Unbeknownst to us, the committee shared back that information to the field leader in our new host nation.
He was not happy. When we returned to the field, he sat us down and essentially rebuked us for how we felt and told us his expectations for us.
I think he meant well. But this did nothing to build team relations. Further, we knew now we should never share openly with the debriefing committee in the future.
Yes, we relayed to the debrief committee about our trip to the proverbial woodshed. It was a case of good intentions, but harmful results and permanent caution.
To their credit–and perhaps because others had similarly been burned–the debrief committee modified how they shared information after that.
BETRAYAL IN MINISTRY, SCENARIO #5: “Let me take your team” …behind your back
For about eight years, my family and I served on one of our organization’s two in-country teams. The other team’s director–who was also the field director–came to visit and catch up on how things were going.
While I was out of the room for a half hour making arrangements for our lunch that day, he presented a proposal to the rest of my team. Why didn’t they all move to the capitol city, where his team resided, and eliminate us as a separate team?
That idea had never come up in conversation before. I had no idea he was thinking this. And I was reeling.
The longer I live, the more I realize these types of interactions can become par for the course when in leadership in any organization. Missions agencies are not exempt.
BETRAYAL IN MINISTRY, SCENARIO #6: “I can do better than you, friend”
Upon returning to our passport country, we started a website service for those entering missions.
Yet just as it was getting off the ground, a trusted friend purchased a competing domain name to start a similar service in direct competition, but with far greater resources.
That day we murmured in resignation, “Well, Lord, tell us when to stop. The handwriting on the wall is fairly obvious about where our website can hope to be in comparison.”
My disappointment crashed in waves.
In this case, we waited and waited, but nothing came of it. For whatever reason, the friend never proceeded with their plans. And in fact, their organization later handed us the competing domain name..
God works in odd ways. Yet the wounds of friends do hurt the most.
REFLECTIONS ON PAIN AND LOSS
Was I betrayed by my teammates and leaders? Or was this a case of imperfect people making imperfect decisions?
I can see it being both.
Did they know what I knew about the situation? Or could they have been forming decisions based upon uninformed opinions?
Were they choosing a course of action because of the facts–or doing the best they could, based on a previous “somewhat similar” situation?
I’m not sure I would say these kinds of events are “normal,” but they are common.
Looking back, I would say we sinful human beings hurt one another for lack of better interpersonal skills–skills that help us love each other–or even because of malicious motives.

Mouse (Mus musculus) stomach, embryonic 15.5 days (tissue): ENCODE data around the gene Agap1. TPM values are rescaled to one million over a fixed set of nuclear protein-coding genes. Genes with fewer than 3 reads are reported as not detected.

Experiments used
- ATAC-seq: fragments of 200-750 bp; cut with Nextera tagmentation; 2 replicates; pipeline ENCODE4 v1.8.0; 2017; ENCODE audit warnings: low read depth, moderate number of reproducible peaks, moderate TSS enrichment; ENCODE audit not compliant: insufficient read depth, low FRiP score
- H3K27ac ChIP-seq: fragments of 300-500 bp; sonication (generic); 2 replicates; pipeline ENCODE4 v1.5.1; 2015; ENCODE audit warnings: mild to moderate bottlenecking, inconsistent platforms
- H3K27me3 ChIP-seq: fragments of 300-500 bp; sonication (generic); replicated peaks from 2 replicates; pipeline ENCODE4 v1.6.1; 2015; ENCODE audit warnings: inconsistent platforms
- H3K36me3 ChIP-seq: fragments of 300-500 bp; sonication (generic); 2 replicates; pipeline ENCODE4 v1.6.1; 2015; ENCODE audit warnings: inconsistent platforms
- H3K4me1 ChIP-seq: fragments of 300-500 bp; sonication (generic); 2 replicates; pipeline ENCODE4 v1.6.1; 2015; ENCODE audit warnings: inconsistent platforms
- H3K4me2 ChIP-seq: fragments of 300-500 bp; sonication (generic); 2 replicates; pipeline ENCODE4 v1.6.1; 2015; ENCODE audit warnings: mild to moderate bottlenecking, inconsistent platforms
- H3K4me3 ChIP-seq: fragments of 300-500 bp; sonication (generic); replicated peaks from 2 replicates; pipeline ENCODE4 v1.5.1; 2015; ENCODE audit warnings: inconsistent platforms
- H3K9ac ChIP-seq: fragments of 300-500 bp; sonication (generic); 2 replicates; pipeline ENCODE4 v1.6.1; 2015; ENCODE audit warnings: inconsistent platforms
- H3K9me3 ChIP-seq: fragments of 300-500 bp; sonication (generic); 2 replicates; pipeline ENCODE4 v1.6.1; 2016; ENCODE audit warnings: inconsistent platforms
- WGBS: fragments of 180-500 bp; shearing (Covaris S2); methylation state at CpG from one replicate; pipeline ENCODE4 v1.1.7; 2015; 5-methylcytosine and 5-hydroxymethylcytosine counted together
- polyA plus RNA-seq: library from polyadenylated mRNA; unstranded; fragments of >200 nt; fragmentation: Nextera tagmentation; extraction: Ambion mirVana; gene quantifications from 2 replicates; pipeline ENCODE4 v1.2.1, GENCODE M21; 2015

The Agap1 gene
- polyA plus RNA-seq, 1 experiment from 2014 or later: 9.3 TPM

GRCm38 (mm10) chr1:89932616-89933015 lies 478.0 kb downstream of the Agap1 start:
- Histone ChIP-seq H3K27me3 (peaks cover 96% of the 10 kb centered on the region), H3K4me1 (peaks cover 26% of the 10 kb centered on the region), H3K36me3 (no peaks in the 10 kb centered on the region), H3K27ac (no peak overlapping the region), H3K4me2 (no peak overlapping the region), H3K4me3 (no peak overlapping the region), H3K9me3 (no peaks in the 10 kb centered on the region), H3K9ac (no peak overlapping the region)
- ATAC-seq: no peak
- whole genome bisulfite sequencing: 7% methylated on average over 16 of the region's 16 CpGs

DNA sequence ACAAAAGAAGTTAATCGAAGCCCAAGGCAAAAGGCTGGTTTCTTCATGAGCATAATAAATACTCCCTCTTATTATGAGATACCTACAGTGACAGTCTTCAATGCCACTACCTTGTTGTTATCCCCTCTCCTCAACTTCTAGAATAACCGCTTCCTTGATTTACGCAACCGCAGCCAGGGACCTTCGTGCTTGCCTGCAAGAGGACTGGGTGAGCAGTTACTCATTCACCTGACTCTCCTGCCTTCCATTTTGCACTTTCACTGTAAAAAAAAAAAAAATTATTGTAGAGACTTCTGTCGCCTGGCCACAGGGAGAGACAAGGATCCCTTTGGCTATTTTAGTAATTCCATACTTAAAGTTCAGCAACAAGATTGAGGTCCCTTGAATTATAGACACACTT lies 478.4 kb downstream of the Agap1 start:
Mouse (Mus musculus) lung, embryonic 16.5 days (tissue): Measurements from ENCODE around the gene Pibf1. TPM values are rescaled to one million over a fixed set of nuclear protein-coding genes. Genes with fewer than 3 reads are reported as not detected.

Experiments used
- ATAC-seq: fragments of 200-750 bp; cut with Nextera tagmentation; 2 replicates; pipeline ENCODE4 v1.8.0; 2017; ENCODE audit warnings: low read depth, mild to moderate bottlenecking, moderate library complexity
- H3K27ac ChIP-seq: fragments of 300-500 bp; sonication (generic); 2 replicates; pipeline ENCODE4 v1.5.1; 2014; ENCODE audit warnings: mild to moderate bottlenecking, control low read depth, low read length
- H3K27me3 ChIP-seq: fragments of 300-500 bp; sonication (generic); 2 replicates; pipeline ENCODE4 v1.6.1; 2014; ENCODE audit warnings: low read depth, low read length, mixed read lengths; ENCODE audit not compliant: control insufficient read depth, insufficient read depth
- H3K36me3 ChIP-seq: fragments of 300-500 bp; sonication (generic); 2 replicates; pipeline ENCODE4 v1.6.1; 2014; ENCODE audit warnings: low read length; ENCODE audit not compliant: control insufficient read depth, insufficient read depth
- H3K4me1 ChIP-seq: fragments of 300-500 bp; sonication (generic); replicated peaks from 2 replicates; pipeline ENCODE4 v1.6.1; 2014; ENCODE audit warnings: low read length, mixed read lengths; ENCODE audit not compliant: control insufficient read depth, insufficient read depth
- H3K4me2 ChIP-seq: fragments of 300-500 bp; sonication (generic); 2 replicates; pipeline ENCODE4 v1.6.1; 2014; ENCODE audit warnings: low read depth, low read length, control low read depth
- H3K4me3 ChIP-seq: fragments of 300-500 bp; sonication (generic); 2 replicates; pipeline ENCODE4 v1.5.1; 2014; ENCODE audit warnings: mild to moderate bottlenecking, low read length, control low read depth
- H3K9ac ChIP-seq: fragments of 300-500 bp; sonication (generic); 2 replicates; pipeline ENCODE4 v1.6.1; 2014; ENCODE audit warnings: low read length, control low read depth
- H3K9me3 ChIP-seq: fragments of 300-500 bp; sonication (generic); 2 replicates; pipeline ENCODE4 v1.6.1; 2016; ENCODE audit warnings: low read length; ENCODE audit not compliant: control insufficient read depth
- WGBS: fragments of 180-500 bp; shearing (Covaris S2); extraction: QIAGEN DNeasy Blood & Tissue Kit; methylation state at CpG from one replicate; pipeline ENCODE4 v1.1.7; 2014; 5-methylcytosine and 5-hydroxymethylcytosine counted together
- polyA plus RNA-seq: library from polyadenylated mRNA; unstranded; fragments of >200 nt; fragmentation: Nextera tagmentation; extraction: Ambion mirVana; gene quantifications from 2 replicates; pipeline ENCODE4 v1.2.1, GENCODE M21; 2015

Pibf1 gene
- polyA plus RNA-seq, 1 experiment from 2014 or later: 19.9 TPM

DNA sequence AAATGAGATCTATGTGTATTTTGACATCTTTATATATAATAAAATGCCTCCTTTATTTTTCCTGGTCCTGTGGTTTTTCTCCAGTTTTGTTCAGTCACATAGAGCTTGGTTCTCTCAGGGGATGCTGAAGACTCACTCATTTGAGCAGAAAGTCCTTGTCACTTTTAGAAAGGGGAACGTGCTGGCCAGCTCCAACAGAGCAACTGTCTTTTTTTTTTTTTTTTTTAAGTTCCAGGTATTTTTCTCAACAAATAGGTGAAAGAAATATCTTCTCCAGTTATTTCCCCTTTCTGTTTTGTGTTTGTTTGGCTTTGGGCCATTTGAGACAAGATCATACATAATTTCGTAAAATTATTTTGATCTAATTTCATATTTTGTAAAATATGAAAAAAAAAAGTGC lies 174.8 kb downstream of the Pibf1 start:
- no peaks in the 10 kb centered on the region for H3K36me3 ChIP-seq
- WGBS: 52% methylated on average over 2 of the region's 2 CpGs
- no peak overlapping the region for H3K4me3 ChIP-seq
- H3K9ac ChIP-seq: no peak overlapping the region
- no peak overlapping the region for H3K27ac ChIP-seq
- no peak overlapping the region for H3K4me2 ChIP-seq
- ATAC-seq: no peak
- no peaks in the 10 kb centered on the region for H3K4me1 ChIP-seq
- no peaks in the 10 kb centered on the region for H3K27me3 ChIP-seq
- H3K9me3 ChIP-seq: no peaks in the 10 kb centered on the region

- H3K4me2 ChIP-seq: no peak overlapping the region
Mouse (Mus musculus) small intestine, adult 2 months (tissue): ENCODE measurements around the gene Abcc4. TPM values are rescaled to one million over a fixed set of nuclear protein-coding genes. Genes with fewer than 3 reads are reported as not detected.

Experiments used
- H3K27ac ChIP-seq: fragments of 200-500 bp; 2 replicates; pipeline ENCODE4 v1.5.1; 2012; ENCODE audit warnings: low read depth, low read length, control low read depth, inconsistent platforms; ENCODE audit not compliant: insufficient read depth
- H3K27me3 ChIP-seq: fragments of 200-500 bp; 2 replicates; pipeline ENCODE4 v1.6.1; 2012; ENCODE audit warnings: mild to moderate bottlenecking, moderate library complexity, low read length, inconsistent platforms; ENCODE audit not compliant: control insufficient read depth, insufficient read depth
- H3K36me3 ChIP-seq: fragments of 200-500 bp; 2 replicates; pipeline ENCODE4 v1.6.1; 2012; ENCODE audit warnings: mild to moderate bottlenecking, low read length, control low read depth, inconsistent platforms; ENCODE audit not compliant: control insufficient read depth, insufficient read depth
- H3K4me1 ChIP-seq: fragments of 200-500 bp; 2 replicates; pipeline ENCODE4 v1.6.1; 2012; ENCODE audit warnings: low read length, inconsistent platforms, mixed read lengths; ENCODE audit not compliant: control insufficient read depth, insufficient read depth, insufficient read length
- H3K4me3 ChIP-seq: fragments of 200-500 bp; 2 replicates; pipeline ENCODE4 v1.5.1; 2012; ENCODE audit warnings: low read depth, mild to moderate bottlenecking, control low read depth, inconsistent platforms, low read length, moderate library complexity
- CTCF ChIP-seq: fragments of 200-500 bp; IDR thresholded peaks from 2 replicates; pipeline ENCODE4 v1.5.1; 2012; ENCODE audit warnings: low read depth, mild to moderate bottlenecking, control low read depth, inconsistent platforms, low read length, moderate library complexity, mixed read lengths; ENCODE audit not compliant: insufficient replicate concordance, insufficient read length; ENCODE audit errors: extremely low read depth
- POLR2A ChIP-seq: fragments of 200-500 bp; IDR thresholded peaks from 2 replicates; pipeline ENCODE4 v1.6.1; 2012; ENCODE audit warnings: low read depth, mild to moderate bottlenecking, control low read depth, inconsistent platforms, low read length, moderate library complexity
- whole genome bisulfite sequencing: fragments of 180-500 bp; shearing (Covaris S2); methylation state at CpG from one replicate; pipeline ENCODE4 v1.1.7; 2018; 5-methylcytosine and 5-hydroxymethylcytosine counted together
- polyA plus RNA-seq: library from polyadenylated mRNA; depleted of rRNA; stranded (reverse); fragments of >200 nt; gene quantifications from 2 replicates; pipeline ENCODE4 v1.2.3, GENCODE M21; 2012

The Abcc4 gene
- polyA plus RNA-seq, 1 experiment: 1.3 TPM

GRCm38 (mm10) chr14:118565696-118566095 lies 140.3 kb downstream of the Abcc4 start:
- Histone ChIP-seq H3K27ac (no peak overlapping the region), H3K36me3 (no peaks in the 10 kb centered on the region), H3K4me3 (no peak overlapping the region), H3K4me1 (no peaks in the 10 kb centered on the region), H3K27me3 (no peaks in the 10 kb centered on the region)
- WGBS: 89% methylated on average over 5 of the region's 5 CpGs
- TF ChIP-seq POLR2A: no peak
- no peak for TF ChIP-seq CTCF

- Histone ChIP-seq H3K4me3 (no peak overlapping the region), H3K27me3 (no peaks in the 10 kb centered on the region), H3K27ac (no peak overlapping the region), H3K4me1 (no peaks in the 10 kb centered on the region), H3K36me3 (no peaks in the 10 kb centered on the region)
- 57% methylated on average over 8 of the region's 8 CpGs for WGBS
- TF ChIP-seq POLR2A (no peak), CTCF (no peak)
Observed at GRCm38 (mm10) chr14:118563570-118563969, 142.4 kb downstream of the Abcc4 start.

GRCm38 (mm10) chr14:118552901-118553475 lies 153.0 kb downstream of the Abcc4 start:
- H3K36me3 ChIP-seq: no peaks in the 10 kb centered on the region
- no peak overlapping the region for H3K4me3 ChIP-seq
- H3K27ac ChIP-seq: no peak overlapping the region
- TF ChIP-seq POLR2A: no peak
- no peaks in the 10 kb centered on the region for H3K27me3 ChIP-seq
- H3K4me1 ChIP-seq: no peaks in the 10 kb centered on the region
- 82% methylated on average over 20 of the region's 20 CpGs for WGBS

As I mentioned, you can see how emotionally-healthy missions and ministry can make all the difference in the kind of Gospel we experience and pass on to others.
Hurts coming from those you expect to be your partners in ministry cause the most pain. And you least expect them.
The Log in My Eye
But apparent betrayal in ministry is also a painful reminder of what I do and say as well.
We often don’t realize the hurt we have caused other. We simply can’t see the harm or misunderstanding we caused, nor its profound impact.
Or we are convinced we did the right thing, even we didn’t do so in the best manner.
Later in reflection, I realized I was slow to initiate conversations with those over me to work through difficult questions. I tended to downplay the difficulty, or assume they knew, or that I knew their answer already. Of course, being the new man on the field for some of them didn’t add much credibility to my perspective, as you might guess.
With time, I also realized I needed to have pushed back more and talked more about what I saw happening. I was the person who was going to be most affected by the situation and its implemented resolution. So I also was often the person who had thought the most about the various aspects of the situation and some possible responses.
As part of the Body of Christ, I needed to be honest with my perspective and thoughts even if they didn’t seem receptive to them.
Mine, too, is a cautionary tale of good intentions but harmful results.
And on both sides? When any of us sins or is sinned against, we must seek reconciliation, recall who called us…
…and keep going. Because–like Jesus’ own example in betrayal–our reconciliation, and the Kingdom it represents, is worth our steadfastness.